tag udp_5160
  port 5160
  bind 0.0.0.0
</source>  

<source>
  @type tcp
  tag tcp_5170
  <parse>
    @type none
  </parse>
  port 5170
  bind 0.0.0.0
</source>
 
<match **>
  @type newrelic
  license_key <NEW_RELIC_LICENSE_KEY>
  base_uri https://log-api.newrelic.com/log/v1
</match>

Fluent Bit
Note: UDP is not supported as a built-in plugin for Fluent Bit.

[INPUT]
    Name        tcp
    Listen      0.0.0.0
    Port        5170
 
[OUTPUT]
    Name newrelic
    Match *
    licenseKey <NEW_RELIC_LICENSE_KEY>

Pattern 3: Separately located forwarder using sockets

In this pattern, your log forwarder is located outside the application host. Your application code will send your logs to your forwarder over a UDP or TCP port, and the forwarder will in turn use the Log API (encapsulated in its New Relic output plugin) to forward them to New Relic One.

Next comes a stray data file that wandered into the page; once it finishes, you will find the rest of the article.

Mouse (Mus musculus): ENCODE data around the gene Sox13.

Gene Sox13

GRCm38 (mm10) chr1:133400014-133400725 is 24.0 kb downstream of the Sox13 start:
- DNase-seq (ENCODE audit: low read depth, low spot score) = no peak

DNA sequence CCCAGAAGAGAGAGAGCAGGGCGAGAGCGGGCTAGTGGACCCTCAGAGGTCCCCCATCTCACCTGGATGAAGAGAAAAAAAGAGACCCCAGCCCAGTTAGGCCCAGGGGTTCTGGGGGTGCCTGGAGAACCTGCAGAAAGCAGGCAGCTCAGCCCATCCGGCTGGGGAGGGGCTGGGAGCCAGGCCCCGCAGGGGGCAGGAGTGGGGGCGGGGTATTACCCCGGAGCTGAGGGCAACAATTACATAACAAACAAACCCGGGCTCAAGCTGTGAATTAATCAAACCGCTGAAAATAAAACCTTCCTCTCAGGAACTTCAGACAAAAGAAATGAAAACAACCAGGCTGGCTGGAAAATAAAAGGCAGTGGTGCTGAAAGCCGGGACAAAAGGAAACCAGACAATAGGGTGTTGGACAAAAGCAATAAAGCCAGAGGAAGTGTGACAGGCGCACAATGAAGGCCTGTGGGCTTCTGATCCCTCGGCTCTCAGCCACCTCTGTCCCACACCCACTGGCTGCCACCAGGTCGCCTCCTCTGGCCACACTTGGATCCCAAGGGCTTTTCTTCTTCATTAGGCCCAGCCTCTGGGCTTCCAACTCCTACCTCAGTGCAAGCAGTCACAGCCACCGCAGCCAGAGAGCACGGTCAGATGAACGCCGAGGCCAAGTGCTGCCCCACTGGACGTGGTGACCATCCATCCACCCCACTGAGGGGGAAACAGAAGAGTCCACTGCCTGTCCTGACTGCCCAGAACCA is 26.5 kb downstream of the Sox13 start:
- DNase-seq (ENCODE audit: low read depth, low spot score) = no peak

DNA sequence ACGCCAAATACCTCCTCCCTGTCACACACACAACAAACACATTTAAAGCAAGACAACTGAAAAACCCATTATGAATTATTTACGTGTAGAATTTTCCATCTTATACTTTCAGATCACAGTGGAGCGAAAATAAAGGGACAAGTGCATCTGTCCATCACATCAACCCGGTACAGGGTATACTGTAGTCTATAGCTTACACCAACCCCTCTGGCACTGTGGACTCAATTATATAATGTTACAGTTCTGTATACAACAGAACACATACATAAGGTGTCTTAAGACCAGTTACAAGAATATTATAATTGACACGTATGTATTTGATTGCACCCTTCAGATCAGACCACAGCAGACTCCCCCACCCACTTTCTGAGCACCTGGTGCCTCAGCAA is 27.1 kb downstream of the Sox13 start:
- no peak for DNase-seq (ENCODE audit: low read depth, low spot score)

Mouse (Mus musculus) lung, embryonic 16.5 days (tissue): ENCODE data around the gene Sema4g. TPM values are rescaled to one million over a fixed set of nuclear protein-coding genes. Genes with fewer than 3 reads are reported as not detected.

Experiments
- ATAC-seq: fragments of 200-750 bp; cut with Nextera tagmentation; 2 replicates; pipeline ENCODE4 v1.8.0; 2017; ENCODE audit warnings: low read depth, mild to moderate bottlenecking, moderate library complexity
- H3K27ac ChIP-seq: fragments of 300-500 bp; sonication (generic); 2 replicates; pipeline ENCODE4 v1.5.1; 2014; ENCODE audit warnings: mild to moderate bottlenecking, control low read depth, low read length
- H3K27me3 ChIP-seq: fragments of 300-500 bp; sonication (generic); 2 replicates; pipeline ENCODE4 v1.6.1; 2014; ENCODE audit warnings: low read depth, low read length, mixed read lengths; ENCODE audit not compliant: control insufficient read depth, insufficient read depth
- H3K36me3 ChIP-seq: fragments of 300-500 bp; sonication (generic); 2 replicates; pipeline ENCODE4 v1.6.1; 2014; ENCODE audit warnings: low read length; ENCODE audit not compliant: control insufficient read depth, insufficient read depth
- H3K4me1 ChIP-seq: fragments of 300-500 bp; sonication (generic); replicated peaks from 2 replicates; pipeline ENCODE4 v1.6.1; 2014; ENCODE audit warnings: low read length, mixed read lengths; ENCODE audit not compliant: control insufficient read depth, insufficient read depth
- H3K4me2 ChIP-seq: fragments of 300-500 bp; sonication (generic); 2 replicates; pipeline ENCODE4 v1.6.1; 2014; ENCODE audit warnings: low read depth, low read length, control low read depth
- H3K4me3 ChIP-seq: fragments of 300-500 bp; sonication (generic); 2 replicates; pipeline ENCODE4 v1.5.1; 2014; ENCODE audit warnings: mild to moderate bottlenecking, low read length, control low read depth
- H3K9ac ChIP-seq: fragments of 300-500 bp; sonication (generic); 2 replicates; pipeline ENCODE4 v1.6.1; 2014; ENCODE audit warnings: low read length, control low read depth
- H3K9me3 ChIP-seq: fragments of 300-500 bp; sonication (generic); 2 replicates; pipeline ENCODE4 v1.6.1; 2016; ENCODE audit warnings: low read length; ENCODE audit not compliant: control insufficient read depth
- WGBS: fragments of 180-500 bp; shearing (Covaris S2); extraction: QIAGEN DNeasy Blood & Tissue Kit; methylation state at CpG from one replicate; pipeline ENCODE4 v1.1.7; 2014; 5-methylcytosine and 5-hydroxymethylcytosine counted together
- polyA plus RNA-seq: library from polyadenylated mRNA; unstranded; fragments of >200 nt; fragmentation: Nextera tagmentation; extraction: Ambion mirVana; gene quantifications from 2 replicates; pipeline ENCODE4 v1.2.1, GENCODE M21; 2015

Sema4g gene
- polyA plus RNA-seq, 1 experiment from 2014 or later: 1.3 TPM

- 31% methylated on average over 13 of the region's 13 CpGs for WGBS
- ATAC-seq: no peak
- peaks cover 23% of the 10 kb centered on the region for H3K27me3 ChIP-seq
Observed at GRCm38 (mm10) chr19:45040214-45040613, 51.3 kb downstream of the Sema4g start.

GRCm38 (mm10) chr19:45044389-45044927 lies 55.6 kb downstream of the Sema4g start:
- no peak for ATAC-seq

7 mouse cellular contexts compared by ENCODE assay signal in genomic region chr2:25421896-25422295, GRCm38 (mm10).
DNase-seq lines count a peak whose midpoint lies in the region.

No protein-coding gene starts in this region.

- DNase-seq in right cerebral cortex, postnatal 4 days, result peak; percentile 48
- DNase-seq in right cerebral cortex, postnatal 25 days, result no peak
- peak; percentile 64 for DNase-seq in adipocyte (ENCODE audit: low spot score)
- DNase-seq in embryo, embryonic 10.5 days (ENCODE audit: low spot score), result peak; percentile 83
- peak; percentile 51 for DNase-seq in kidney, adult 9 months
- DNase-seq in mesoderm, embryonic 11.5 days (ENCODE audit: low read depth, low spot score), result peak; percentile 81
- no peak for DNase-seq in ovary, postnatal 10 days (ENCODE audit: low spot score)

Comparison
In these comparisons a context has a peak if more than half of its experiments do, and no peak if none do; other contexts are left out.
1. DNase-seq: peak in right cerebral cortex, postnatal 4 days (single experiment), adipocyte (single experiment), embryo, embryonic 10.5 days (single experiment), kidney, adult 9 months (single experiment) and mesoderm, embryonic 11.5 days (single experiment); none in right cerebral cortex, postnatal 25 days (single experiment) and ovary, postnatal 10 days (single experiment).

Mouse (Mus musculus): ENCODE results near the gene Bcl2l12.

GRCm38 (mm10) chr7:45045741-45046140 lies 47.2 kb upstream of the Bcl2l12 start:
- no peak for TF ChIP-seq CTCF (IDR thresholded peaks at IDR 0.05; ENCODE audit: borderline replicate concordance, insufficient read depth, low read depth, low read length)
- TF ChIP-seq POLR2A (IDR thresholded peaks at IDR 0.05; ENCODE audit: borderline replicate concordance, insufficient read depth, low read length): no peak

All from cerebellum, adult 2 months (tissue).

Moving your forwarder into separate infrastructure gives you an economy of scale regarding compute resource utilization, and centralizes configuration and maintenance to the log forwarder infrastructure. With this pattern, different application families can send log data into the same infrastructure pool. You could even use different ports or protocols, as well as pattern matching, to do custom handling of logs coming from different sources if needed.

Pros of pattern 3

  • In this pattern, you have specific infrastructure provisioned specifically to handle logs; you don’t need to provision the forwarder as part of your application infrastructure.
  • You can send logs from different application pools into the same log forwarding pool.
  • You’ll eliminate backpressure since you can scale your forwarder independent of the application.
  • You can use a number of powerful methods for achieving a durable buffer; for example, you could use Apache Kafka to store logs before shipping them to New Relic One or your logging backend.

Cons of pattern 3